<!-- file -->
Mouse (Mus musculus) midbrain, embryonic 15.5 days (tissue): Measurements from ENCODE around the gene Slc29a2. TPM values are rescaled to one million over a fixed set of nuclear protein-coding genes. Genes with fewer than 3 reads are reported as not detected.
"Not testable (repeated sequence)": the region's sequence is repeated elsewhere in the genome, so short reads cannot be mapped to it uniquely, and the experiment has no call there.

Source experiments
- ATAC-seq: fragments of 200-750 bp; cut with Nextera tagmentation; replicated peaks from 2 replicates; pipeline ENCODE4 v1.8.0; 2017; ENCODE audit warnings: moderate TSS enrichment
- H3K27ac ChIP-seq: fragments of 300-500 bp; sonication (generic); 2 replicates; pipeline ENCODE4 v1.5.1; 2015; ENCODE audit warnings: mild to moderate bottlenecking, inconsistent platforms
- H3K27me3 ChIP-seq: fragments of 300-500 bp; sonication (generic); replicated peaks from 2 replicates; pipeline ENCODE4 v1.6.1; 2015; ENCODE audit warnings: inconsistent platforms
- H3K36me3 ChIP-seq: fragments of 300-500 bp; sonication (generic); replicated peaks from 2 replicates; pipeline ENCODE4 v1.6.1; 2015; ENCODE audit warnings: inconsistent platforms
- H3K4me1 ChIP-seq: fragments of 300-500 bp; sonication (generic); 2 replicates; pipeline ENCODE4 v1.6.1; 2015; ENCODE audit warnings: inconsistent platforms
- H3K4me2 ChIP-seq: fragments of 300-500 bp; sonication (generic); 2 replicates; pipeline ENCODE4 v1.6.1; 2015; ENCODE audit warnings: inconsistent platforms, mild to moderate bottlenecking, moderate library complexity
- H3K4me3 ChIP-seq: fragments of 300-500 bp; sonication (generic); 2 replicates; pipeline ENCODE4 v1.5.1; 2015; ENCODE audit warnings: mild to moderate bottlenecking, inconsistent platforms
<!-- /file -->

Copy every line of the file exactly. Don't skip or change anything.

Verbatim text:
Mouse (Mus musculus) midbrain, embryonic 15.5 days (tissue): Measurements from ENCODE around the gene Slc29a2. TPM values are rescaled to one million over a fixed set of nuclear protein-coding genes. Genes with fewer than 3 reads are reported as not detected.
"Not testable (repeated sequence)": the region's sequence is repeated elsewhere in the genome, so short reads cannot be mapped to it uniquely, and the experiment has no call there.

Source experiments
- ATAC-seq: fragments of 200-750 bp; cut with Nextera tagmentation; replicated peaks from 2 replicates; pipeline ENCODE4 v1.8.0; 2017; ENCODE audit warnings: moderate TSS enrichment
- H3K27ac ChIP-seq: fragments of 300-500 bp; sonication (generic); 2 replicates; pipeline ENCODE4 v1.5.1; 2015; ENCODE audit warnings: mild to moderate bottlenecking, inconsistent platforms
- H3K27me3 ChIP-seq: fragments of 300-500 bp; sonication (generic); replicated peaks from 2 replicates; pipeline ENCODE4 v1.6.1; 2015; ENCODE audit warnings: inconsistent platforms
- H3K36me3 ChIP-seq: fragments of 300-500 bp; sonication (generic); replicated peaks from 2 replicates; pipeline ENCODE4 v1.6.1; 2015; ENCODE audit warnings: inconsistent platforms
- H3K4me1 ChIP-seq: fragments of 300-500 bp; sonication (generic); 2 replicates; pipeline ENCODE4 v1.6.1; 2015; ENCODE audit warnings: inconsistent platforms
- H3K4me2 ChIP-seq: fragments of 300-500 bp; sonication (generic); 2 replicates; pipeline ENCODE4 v1.6.1; 2015; ENCODE audit warnings: inconsistent platforms, mild to moderate bottlenecking, moderate library complexity
- H3K4me3 ChIP-seq: fragments of 300-500 bp; sonication (generic); 2 replicates; pipeline ENCODE4 v1.5.1; 2015; ENCODE audit warnings: mild to moderate bottlenecking, inconsistent platforms